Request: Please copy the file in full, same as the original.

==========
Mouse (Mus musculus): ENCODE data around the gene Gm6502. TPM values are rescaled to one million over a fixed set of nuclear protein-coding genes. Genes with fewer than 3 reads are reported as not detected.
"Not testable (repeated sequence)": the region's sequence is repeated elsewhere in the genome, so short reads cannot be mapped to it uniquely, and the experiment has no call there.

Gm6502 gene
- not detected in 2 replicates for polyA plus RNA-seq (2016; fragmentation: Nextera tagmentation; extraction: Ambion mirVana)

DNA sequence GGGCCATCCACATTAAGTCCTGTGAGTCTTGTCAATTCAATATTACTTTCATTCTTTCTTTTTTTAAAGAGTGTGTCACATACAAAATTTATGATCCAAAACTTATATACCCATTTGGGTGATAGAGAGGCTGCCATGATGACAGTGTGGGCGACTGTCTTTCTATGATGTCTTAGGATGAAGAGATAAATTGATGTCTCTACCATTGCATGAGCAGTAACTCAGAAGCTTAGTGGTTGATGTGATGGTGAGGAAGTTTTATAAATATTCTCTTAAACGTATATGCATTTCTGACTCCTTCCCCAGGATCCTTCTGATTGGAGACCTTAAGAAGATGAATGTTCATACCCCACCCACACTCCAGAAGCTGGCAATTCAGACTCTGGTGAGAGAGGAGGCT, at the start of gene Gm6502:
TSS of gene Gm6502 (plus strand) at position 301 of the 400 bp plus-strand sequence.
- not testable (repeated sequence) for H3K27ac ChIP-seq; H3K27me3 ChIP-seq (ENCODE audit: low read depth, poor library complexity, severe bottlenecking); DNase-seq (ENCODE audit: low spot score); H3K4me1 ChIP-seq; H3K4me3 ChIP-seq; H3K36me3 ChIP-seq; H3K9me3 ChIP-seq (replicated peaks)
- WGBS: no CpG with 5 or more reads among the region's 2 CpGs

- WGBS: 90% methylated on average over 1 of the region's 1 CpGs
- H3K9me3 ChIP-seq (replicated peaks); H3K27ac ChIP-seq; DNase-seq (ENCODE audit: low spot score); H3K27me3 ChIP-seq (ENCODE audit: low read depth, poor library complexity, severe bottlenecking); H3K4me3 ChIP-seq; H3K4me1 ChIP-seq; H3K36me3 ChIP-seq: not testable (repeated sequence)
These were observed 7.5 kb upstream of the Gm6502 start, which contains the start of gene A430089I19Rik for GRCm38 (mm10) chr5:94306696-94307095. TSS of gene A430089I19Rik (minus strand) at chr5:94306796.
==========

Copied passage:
Mouse (Mus musculus): ENCODE data around the gene Gm6502. TPM values are rescaled to one million over a fixed set of nuclear protein-coding genes. Genes with fewer than 3 reads are reported as not detected.
"Not testable (repeated sequence)": the region's sequence is repeated elsewhere in the genome, so short reads cannot be mapped to it uniquely, and the experiment has no call there.

Gm6502 gene
- not detected in 2 replicates for polyA plus RNA-seq (2016; fragmentation: Nextera tagmentation; extraction: Ambion mirVana)

DNA sequence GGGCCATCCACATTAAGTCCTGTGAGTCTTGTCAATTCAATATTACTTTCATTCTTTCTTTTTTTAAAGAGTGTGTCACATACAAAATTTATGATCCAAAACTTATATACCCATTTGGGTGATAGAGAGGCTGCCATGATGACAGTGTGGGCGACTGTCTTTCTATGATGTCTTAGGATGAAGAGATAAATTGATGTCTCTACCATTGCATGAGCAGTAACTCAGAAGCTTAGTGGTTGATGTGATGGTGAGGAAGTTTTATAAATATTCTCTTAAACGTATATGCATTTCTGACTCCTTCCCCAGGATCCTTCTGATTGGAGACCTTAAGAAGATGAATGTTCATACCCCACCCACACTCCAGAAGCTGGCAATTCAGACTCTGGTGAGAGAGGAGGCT, at the start of gene Gm6502:
TSS of gene Gm6502 (plus strand) at position 301 of the 400 bp plus-strand sequence.
- not testable (repeated sequence) for H3K27ac ChIP-seq; H3K27me3 ChIP-seq (ENCODE audit: low read depth, poor library complexity, severe bottlenecking); DNase-seq (ENCODE audit: low spot score); H3K4me1 ChIP-seq; H3K4me3 ChIP-seq; H3K36me3 ChIP-seq; H3K9me3 ChIP-seq (replicated peaks)
- WGBS: no CpG with 5 or more reads among the region's 2 CpGs

- WGBS: 90% methylated on average over 1 of the region's 1 CpGs
- H3K9me3 ChIP-seq (replicated peaks); H3K27ac ChIP-seq; DNase-seq (ENCODE audit: low spot score); H3K27me3 ChIP-seq (ENCODE audit: low read depth, poor library complexity, severe bottlenecking); H3K4me3 ChIP-seq; H3K4me1 ChIP-seq; H3K36me3 ChIP-seq: not testable (repeated sequence)
These were observed 7.5 kb upstream of the Gm6502 start, which contains the start of gene A430089I19Rik for GRCm38 (mm10) chr5:94306696-94307095. TSS of gene A430089I19Rik (minus strand) at chr5:94306796.